By Kim Silvers, SPHR-CA

 Good news for California employers last week… A California Court of Appeal determined in Hernandez v. Chipotle Mexican Grill that the employer must only provide meal periods for non-exempt employees, rather than ensure they are taken.  This is another important decision that allows CA employers and employees the flexibility to take a meal break when and if desired by the employee.  But don’t change your meal period enforcement quite yet!

Most employers are aware that there are two critical cases before the CA Supreme Court that will give the most enforceable direction regarding the meal period requirements.  These cases (Brinker Restaurant  v. Superior Court and Brinkley v. Public Storage) have been in review by the CA Supreme Court for over two years.  We’re hoping for a decision very soon.  To see our earlier article and direction about these cases at click here.

In the meantime, we strongly urge our clients to continue to require/enforce employees to  begin and record  their 30 minute meal break beginning before the 5th hour of work.  Currently, non-exempt employees who work more than 5 hours in a day must be given a 30 minute meal break unless the employee  will  complete the workday in 6 hours.  In that case, the employee may agree to waive the meal period.  Missed or late meal periods result in the employer owing the employee an additional one hour of pay for each day the meal period is not given in accordance with the law.  See your Industrial Wage Order sections 10 and 11 for the specific requirements.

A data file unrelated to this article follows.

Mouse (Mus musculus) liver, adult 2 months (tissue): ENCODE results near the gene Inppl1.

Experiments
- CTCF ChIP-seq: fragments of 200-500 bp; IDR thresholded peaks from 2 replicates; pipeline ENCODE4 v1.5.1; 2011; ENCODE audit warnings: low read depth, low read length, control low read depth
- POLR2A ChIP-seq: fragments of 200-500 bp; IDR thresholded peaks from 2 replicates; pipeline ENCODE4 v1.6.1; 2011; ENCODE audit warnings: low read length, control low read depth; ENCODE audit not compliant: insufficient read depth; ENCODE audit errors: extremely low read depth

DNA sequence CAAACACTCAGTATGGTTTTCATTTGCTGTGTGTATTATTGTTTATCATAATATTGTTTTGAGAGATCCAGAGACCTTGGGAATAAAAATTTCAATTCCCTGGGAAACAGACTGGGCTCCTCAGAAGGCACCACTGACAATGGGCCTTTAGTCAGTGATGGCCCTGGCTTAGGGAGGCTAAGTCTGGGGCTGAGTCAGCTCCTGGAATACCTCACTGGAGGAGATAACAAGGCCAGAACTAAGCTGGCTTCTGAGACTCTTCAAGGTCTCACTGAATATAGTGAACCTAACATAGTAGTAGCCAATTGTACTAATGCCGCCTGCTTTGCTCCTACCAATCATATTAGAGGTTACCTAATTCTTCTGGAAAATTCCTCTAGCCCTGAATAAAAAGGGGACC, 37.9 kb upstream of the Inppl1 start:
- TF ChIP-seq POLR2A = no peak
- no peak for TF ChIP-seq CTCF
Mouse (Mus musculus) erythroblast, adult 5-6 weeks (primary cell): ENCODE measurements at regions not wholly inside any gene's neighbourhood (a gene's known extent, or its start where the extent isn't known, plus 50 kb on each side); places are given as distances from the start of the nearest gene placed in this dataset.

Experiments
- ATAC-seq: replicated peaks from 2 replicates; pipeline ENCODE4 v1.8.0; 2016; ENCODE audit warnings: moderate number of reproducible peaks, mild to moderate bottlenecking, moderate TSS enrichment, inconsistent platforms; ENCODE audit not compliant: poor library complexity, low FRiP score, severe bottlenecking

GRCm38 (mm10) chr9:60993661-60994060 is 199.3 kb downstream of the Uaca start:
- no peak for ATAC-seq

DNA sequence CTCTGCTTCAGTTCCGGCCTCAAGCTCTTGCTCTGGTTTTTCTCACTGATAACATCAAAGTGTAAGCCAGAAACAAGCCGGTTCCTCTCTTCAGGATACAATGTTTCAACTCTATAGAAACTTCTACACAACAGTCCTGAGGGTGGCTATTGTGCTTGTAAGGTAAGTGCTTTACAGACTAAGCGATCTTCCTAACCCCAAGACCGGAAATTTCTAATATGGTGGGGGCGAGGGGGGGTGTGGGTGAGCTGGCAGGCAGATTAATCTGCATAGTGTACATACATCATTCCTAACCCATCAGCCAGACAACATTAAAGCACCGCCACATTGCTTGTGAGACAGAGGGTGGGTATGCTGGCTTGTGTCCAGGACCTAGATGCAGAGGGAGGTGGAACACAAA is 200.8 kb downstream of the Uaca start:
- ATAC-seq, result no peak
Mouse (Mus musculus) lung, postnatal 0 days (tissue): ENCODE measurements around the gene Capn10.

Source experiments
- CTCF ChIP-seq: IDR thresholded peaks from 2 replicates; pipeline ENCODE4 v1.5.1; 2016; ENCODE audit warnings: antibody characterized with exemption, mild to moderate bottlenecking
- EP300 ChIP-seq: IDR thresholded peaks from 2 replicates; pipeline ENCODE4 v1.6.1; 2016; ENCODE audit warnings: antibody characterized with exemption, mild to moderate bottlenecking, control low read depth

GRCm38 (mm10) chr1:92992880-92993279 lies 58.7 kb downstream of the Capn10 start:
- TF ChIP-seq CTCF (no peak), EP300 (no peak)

As we’ve said before:  Although this decision gives employers more flexibility in allowing non-exempt employees to “eat at their desk” or work through lunch, we’re not ready to bring out the party hats. We don’t believe employers should change their actions toward ensuring meal and rest breaks are taken.  We still believe it is important to give non-exempt/hourly employees notice that meal and rest breaks are “authorized and permitted” until the CA Supreme Court has spoken.